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Vampires a Mathematical Impossibility, Scientist Says

A researcher has come up with some simple math that sucks the life out of the vampire myth, proving that these highly popular creatures can't exist.

University of Central Florida physics professor Costas Efthimiou's work debunks pseudoscientific ideas, such as vampires and zombies, in an attempt to enhance public literacy. Not only does the public believe in such topics, but the percentages are at dangerously high level, Efthimiou told LiveScience.

Legend has it that vampires feed on human blood and once bitten a person turns into a vampire and starts feasting on the blood of others.

Efthimiou's debunking logic: On Jan 1, 1600, the human population was 536,870,911. If the first vampire came into existence that day and bit one person a month, there would have been two vampires by Feb. 1, 1600.  A month later there would have been four, and so on. In just two-and-a-half years the original human population would all have become vampires with nobody left to feed on.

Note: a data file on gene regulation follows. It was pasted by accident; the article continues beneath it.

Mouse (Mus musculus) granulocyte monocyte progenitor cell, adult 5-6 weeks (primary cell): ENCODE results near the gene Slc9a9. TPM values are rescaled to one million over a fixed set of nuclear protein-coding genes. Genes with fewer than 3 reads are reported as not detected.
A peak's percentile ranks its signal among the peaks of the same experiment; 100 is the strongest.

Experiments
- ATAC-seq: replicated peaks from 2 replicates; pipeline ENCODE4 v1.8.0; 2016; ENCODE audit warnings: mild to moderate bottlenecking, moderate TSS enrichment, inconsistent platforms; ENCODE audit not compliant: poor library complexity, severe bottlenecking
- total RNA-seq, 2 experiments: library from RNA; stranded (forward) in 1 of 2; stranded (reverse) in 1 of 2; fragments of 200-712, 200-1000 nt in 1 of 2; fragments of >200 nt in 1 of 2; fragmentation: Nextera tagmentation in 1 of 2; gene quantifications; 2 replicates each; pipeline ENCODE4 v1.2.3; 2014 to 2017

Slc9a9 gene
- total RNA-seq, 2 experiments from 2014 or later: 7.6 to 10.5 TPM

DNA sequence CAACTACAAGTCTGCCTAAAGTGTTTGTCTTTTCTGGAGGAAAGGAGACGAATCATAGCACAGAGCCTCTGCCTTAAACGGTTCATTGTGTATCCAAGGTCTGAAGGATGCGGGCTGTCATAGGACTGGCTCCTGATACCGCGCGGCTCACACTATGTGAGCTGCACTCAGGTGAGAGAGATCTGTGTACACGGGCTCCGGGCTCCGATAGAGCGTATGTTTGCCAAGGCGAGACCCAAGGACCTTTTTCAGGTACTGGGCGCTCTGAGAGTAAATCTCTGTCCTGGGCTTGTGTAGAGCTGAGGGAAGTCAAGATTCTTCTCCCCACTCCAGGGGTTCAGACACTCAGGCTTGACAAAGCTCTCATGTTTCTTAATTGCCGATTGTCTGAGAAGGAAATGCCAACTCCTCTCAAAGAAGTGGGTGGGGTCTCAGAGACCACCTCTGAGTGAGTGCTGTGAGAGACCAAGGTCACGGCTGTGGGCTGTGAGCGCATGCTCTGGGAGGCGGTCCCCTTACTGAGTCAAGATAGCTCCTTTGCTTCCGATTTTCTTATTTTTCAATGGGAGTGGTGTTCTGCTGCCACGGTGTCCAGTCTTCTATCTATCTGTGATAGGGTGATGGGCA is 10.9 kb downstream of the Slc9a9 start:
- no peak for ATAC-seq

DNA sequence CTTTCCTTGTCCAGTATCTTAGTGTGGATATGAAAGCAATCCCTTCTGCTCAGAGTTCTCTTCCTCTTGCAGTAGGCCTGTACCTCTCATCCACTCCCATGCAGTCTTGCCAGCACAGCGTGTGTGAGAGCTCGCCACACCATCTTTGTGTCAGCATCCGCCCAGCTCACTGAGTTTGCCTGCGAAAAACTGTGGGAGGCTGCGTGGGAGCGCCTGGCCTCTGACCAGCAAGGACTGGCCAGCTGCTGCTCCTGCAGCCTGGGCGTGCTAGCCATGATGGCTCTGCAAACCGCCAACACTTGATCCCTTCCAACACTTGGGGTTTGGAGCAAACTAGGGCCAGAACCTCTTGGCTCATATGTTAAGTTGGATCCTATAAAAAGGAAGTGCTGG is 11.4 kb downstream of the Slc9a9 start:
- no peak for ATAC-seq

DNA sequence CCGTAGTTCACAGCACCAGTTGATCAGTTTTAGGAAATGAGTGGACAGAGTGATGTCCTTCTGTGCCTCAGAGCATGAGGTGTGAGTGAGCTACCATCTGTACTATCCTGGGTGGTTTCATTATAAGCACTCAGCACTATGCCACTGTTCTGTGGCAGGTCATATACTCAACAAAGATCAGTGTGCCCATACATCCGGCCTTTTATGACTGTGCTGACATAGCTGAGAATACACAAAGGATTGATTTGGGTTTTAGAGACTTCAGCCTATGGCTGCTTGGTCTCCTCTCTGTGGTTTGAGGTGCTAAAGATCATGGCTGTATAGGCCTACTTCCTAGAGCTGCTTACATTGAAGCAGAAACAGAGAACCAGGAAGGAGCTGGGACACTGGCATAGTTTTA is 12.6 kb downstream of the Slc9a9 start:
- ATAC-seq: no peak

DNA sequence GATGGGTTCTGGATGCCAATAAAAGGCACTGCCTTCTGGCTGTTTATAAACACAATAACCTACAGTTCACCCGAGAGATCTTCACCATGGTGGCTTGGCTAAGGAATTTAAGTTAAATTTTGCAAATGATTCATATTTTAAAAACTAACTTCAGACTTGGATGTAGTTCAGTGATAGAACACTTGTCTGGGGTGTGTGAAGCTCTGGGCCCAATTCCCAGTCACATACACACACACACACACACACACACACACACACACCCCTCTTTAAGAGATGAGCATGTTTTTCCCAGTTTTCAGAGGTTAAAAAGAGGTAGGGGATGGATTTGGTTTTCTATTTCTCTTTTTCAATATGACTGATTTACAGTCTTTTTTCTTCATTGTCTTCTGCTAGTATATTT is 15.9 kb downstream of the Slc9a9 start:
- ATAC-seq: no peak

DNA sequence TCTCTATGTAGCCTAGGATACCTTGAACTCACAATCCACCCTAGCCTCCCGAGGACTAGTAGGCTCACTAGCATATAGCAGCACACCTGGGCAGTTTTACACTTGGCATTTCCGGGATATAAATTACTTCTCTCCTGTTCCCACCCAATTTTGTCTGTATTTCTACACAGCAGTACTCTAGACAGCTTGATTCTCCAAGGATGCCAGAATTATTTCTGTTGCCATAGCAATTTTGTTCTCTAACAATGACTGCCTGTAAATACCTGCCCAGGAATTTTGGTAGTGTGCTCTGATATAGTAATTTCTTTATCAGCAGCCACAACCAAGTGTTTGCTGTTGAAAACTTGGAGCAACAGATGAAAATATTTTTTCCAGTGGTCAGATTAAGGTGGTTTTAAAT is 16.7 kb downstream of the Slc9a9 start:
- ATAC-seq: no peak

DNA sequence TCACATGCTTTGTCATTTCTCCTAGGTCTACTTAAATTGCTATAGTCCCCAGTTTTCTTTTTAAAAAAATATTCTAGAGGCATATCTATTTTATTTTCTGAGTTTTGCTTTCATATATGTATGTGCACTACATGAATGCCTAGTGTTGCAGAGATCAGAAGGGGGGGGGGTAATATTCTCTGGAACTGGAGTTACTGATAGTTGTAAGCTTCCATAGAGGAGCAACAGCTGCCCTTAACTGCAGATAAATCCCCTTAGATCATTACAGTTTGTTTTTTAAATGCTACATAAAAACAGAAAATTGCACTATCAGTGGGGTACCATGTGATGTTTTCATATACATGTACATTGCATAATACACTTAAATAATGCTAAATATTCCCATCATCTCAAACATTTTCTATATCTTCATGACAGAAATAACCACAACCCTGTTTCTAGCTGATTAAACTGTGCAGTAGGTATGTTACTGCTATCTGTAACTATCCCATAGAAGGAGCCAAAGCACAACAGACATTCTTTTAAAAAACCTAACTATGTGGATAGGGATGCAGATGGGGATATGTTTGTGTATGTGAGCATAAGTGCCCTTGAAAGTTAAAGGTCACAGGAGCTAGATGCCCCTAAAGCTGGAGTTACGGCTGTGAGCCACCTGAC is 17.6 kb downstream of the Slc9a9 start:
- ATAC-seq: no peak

If mortality rates were taken into consideration, the population would disappear much faster. Even an unrealistically high reproduction rate couldn't counteract this effect.

"In the long run, humans cannot survive under these conditions, even if our population were doubling each month," Efthimiou said. "And doubling is clearly way beyond the human capacity of reproduction."

So whatever you think you see prowling around on Oct. 31, it most certainly won't turn you into a vampire.

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Sara Goudarzi
Sara Goudarzi is a Brooklyn writer and poet and covers all that piques her curiosity, from cosmology to climate change to the intersection of art and science. Sara holds an M.A. from New York University, Arthur L. Carter Journalism Institute, and an M.S. from Rutgers University. She teaches writing at NYU and is at work on a first novel in which literature is garnished with science.